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Giving athletes the power to breathe

Starting out its life as a device to help elite athletes improve performance, Professor Alison McConnell's ingenious POWERbreathe invention is equally effective in giving sufferers of lung disease a drug-free, medically proven treatment for their condition. Described as 'dumb-bells for the diaphragm', POWERbreathe improves respiratory muscles by strengthening both the diaphragm and chest, and has the potential to propel an elite athlete from beaten finalist to podium winner. Discovering that the muscles used to breathe can be strengthened by applying resistance training, Prof McConnell and her team created the device that benefits athletes by allowing them to train longer and perform better - improving results by up to five per cent in some cases.

POWERbreathe has been widely adopted by elite - and not-so-elite -athletes, from England's 2003 WorldCup winning rugby squad to Olympic Champion rowing eights. "It didn't begin as an idea for product," Prof McConnell said. "It started as a research project. I started to think about the muscles that actually bring about breathing and that led me to recognise that older people get more breathless when they exercise because they have weaker inspiratory muscles. So I thought, 'well if they've got weak muscles and they're more breathless, then we will make those muscles stronger and that may reduce their breathlessness'."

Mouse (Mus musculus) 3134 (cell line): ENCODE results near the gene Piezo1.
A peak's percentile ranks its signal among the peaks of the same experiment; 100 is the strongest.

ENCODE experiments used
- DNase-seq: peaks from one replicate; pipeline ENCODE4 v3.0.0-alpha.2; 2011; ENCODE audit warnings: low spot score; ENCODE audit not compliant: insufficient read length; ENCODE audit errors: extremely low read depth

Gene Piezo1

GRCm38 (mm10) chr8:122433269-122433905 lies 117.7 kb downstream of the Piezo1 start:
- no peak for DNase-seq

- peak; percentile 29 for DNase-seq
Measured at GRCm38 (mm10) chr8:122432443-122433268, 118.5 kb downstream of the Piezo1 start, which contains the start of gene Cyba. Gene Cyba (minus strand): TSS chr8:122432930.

Approved by the Prescription Pricing Authority for use by asthmatics on the NHS, POWERbreathe also has a number of other medical uses, treating illnesses such as emphysema and heart disease.

The product's development perfectly illustrates how academic research can successfully be translated from the laboratory to practical applications in the gym and the hospital ward.

POWERbreathe is now being used to improve the lives of patients with chronic obstructive pulmonary disease. The results of a six-nation (Belgium, Holland, Germany, Austria, Switzerland and Canada) clinical trial are set to open the door to more widespread use.